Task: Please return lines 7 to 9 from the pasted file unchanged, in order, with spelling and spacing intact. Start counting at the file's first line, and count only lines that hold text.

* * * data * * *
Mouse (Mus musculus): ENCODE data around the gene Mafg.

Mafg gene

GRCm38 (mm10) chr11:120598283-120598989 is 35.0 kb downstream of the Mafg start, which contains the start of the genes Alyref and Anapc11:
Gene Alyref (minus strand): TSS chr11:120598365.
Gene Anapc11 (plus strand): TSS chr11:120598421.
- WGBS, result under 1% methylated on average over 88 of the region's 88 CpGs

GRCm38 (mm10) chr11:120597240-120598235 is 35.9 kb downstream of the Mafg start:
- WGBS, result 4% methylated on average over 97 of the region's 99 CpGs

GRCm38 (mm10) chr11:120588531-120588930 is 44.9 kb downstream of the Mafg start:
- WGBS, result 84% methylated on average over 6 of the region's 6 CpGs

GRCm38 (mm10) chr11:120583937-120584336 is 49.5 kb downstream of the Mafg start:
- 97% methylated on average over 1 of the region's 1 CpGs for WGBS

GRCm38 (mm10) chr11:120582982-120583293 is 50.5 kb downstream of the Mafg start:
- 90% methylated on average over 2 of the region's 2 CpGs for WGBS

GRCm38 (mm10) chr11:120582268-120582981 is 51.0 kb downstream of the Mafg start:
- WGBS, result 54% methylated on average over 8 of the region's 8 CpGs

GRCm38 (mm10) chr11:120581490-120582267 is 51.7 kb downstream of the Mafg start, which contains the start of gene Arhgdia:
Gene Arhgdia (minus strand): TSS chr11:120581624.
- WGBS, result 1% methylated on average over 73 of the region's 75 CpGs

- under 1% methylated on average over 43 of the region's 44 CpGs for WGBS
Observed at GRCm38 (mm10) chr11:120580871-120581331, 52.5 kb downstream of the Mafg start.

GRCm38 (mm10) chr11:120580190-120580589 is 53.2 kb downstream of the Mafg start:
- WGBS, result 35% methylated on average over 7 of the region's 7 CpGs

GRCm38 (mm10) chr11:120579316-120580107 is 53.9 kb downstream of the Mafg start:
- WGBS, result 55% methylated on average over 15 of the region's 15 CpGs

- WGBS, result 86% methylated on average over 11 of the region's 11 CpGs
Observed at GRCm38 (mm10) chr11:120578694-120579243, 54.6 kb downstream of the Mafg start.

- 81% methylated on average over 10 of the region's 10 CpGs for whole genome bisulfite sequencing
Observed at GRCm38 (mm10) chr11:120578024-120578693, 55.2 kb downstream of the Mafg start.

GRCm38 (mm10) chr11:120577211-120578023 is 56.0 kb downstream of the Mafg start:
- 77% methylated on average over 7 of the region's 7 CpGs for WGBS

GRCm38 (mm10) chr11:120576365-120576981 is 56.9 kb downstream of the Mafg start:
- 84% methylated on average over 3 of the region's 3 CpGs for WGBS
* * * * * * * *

GRCm38 (mm10) chr11:120597240-120598235 is 35.9 kb downstream of the Mafg start:
- WGBS, result 4% methylated on average over 97 of the region's 99 CpGs

GRCm38 (mm10) chr11:120588531-120588930 is 44.9 kb downstream of the Mafg start: